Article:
You are likely accustomed to making healthcare related decisions for yourself and you probably assume you will always be able to make those decisions. What happens, however, if you are in a position where you are unable to make your own healthcare decisions? Is there someone specific you would want to make decisions for you? You may also have strong opinions about end-of-life medical treatment that you want honored by healthcare personnel at the end of your own life. Once again though, what happens if you are unable to convey those opinions when the time comes? Let’s see how an Advance Directive can help and how it might fit into your estate plan.
What Is an Advance Directive?
An advance directive is a written statement of a person’s wishes regarding medical treatment that is created and executed to ensure those wishes are carried out should the person be unable to communicate them to a doctor. Because advance directives are predominantly governed by state law, the type of advance directives that are recognized, the decisions that can be made, and the language necessary to create an advance directive can vary slightly from state to state.
Advanced Directives vs. Power of Attorney
Most states recognize a type of advance directive that is similar to a power of attorney in that it gives someone the legal authority to make decisions for you. In fact, a common estate planning mistake is assuming that a durable power of attorney acts just like an advanced directive. This causes some people to operate on the assumption that there is no need to execute an advance directive; however, that assumption is incorrect. Even a general durable power of attorney has some limits in most states and the most common limitation is the right of the Agent to make healthcare decisions for the Principal. To grant someone that type of authority you usually need to execute an advance directive.
California Advance Directives
California recognizes two basic types of advance directives, a Power of Attorney for Health Care and Instructions for Health Care. They are both part of California’s statutorily created Advance Health Care Directive (AHCD) Specifically, these advance directives allow you to do the following:
- Power of Attorney for Health Care — This part of the AHCD lets you name someone (your “Agent”) to make decisions about your health care. Unless otherwise written in your advance directive, your power of attorney for health care becomes effective when your primary doctor determines that you lack the ability to understand the nature and consequences of your health care decisions or the ability to make and communicate your, health care decisions. If you want your agent to make health care decisions for you now, even though you are still capable of making health care decisions, you can include this instruction in your power of attorney for health care designation. You can also name an alternate Agent. Unless you limit your Agent’s authority, your agent may make all health care decisions for you, including:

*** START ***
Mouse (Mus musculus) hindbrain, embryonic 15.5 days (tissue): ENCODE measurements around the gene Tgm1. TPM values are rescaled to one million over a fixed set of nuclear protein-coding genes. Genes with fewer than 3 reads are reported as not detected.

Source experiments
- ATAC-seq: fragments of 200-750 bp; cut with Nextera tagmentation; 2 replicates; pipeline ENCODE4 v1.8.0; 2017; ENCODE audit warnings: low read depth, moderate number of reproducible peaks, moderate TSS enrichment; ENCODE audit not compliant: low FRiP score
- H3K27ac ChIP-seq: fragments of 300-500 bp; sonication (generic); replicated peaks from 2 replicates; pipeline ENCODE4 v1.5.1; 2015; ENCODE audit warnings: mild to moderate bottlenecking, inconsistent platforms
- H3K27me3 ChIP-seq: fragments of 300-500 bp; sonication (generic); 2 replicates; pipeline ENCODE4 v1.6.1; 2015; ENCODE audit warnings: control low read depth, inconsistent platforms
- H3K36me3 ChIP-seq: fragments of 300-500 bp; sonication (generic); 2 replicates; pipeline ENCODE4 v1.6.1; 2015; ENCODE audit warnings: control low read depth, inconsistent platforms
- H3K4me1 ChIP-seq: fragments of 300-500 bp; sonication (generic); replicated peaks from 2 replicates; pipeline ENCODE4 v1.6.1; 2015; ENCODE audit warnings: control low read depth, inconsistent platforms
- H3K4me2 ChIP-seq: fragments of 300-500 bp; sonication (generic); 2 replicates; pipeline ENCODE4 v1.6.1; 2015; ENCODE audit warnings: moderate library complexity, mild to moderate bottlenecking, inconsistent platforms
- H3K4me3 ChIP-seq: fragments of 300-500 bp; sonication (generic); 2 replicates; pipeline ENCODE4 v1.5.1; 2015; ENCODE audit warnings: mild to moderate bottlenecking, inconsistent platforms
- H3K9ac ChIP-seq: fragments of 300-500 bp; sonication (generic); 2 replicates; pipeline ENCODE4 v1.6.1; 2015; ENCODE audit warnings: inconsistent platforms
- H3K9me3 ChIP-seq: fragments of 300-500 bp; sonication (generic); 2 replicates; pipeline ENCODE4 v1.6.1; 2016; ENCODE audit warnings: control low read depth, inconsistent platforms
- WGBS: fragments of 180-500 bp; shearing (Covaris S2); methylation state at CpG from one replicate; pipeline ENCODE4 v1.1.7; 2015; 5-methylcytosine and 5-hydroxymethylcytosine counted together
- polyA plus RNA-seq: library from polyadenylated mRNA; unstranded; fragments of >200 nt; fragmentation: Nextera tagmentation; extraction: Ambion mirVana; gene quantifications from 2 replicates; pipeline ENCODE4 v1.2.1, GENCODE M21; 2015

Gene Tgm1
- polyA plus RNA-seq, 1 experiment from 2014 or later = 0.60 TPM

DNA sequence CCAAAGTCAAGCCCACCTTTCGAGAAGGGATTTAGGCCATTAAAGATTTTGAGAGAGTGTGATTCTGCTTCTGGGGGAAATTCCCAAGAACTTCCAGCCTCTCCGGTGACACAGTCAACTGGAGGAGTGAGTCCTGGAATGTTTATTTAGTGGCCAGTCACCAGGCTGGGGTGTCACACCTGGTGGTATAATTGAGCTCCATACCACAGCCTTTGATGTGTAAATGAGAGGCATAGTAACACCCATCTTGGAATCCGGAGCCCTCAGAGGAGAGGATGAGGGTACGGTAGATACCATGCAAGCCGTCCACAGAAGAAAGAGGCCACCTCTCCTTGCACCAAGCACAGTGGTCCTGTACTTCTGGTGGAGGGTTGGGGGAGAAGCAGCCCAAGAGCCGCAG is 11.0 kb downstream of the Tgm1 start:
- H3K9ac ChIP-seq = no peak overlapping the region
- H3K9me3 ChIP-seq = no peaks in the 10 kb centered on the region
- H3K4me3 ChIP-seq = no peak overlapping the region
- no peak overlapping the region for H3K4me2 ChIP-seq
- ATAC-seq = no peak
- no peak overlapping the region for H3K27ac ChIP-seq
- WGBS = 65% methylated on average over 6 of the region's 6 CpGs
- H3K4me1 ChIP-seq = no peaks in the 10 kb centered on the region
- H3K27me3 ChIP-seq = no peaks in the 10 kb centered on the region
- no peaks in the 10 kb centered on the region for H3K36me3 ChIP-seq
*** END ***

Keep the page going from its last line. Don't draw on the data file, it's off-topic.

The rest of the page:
- Consenting or refusing consent to any care, treatment, service, or procedure to maintain, diagnose, or otherwise affect a physical or mental condition.
- Selecting or discharging health care providers and institutions.
- Approving or disapproving diagnostic tests, surgical procedures, and programs of medication.
- Directing the provision, withholding, or withdrawal of artificial nutrition and hydration and all other forms of health care, including cardiopulmonary resuscitation.
- Making anatomical gifts, authorize an autopsy, and direct disposition of remains.
- Individual Instructions – this part of the AHCD is California’s version of a “Living Will.” It allows you to give specific instructions about any aspect of your health care, such as your wishes with regard to the provision, withholding, or withdrawal of treatment to keep you alive, as well as the provision of pain relief.
Please download our FREE estate planning checklist. If you have additional questions or concerns about executing an advance directive, contact us at the Northern California Center for Estate Planning & Elder Law by calling (916)-437-3500 or by filling out our online contact form.
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